The VOICE of Scotland’s road transport industry and Aberdeen-based haulage firm, ARR Craib Transport Ltd, have backed a campaign to drive down deaths from bowel cancer.
The Road Haulage Association recently met with Bowel Cancer UK to support the Scottish Government’s Detect Cancer Early campaign, as it targets truck drivers and motorists to raise awareness of bowel cancer.
Almost 4,000 Scots are diagnosed with the third biggest cancer in Scotland, yet only half of those eligible for the national screening programme actually take the test. Nine out of ten people survive the disease if it’s detected and treated early and screening is the best way to spot the early hidden signs of bowel cancer.
Long-haul drivers, truckers and those who drive as part of their job and are over 50 will be urged to take the test as trucks from ARR Craib Transport Ltd will travel the country sporting the new advertising campaign on their back doors..
Phil Flanders, Director of the Road Haulage Association for Scotland and Northern Ireland, said: “Bowel cancer can be a devastating disease and can affect many in the driving and road transport industry and this organisation will encourage drivers and truckers who are eligible for the screening programme, to take the test.
“As someone who has taken the test several times, I can verify that it’s a simple process. Yes, you have to deal with poo but that’s of minor importance if doing the test could save your life.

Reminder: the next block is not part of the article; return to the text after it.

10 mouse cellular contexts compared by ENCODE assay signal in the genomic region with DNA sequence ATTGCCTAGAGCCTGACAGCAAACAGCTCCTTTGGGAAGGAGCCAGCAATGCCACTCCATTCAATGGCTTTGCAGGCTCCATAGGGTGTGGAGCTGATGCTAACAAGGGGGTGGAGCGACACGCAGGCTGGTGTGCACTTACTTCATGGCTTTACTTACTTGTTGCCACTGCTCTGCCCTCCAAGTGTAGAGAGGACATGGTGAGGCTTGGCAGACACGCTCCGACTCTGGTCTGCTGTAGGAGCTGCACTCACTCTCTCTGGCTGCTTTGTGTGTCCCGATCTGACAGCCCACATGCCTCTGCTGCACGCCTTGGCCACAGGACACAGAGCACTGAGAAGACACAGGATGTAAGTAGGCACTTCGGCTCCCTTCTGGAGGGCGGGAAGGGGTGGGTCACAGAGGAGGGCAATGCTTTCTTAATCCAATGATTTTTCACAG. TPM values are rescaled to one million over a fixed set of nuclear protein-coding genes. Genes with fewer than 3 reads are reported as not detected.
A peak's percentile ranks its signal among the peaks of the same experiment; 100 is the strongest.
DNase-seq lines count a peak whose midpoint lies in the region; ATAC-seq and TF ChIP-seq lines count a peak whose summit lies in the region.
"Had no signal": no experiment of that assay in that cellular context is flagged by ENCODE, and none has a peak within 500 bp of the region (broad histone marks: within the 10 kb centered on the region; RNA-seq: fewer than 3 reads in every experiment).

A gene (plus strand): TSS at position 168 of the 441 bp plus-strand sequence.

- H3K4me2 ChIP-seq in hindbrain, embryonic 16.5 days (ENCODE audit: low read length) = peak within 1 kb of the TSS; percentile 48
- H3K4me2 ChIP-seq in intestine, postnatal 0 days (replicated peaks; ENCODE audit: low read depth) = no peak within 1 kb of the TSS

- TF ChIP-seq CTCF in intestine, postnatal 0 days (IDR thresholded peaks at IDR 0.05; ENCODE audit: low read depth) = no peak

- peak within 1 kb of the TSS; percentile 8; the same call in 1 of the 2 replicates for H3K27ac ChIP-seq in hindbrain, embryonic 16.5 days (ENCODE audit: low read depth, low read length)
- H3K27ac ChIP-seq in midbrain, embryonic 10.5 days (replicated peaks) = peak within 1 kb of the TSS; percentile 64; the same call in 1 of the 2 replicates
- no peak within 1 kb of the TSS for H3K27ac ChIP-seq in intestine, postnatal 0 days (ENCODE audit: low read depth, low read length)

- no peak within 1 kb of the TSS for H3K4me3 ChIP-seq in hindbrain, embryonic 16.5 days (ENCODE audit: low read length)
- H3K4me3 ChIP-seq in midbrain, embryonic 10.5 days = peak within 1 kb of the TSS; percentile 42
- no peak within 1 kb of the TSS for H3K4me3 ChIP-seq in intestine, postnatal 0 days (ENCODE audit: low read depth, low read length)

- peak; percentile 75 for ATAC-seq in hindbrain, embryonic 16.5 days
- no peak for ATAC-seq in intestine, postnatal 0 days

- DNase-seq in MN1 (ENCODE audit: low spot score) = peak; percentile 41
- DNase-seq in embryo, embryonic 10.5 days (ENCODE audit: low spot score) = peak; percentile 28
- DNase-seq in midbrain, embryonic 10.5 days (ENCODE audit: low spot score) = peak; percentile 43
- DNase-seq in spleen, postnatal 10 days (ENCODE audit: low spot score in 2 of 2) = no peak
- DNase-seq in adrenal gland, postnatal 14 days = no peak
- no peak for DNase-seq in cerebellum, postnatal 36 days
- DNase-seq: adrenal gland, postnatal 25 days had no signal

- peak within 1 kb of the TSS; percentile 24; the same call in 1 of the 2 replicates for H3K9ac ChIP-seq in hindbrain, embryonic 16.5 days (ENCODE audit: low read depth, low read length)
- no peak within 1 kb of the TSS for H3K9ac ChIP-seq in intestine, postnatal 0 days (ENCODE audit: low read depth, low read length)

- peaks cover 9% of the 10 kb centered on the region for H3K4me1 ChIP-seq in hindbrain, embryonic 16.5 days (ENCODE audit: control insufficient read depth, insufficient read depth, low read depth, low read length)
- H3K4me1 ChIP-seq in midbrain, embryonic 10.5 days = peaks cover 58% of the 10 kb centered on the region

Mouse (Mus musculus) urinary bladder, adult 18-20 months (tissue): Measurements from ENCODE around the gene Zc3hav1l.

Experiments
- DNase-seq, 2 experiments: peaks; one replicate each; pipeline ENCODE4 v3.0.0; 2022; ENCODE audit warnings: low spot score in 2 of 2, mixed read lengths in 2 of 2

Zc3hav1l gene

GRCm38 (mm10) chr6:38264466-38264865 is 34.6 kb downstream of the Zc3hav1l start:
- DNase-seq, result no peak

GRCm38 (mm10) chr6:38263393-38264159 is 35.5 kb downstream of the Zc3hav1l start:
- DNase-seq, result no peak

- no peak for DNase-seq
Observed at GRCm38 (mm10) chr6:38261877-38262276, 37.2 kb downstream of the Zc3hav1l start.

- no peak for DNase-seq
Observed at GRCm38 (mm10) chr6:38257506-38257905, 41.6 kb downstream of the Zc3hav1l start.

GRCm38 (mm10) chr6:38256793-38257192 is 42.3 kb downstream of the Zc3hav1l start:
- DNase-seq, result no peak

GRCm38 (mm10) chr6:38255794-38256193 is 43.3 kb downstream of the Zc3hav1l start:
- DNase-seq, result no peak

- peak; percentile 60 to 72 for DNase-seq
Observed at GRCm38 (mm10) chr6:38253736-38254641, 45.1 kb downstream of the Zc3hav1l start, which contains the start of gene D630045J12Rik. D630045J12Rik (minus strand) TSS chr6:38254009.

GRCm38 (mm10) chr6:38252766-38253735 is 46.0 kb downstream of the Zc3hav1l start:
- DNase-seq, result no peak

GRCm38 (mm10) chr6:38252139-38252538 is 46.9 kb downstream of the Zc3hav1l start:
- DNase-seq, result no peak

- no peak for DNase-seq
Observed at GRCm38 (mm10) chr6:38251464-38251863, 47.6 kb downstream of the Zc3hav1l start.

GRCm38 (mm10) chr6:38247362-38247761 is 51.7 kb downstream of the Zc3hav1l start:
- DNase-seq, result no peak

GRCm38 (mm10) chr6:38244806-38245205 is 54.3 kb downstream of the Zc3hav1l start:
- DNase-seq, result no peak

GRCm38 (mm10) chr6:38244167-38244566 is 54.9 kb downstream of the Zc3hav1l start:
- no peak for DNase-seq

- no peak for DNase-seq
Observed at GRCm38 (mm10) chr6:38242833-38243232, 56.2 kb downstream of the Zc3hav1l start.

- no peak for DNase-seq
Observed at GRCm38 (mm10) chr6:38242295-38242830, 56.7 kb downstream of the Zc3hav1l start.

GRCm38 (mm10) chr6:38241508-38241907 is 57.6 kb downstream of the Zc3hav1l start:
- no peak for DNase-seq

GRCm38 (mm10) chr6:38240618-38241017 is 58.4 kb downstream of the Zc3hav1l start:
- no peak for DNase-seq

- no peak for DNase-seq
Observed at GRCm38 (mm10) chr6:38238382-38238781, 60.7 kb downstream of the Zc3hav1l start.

“If anything, it gives you peace of mind and you can sleep a bit easier at night.”
Emma Anderson, Head of Operations at Bowel Cancer UK, said: “There are so many factors that can put people at risk of bowel cancer, including leading inactive lifestyles and having a poor diet. But it can also just happen.
“Bowel cancer is very treatable especially if diagnosed at an early stage.
“The best way to spot the signs of bowel cancer is to do the screening test.
“This is why it is so important that if anyone receives a screening kit that they use it and return it.
“Bowel cancer screening really does save lives.”
Mike Simpson, commercial director at ARR Craib Transport Ltd, said: “We understand the devastating effect that bowel cancer can have on patients and their families throughout Scotland, so we’re very keen to play a part in promoting participation in the Bowel Cancer Screening Programme.
“We employ over 300 drivers, many falling into the 50 plus age group, and we’re encouraging them to participate.
“If we can encourage others to do the same that’s great.”
People in Scotland aged 50-74 are eligible to participate in the Scottish National Bowel Screening Programme and are sent a kit every two years.
Over 74’s can opt into the programme as of April 2013 simply by contacting the bowel screening helpline on 0800 0121 833.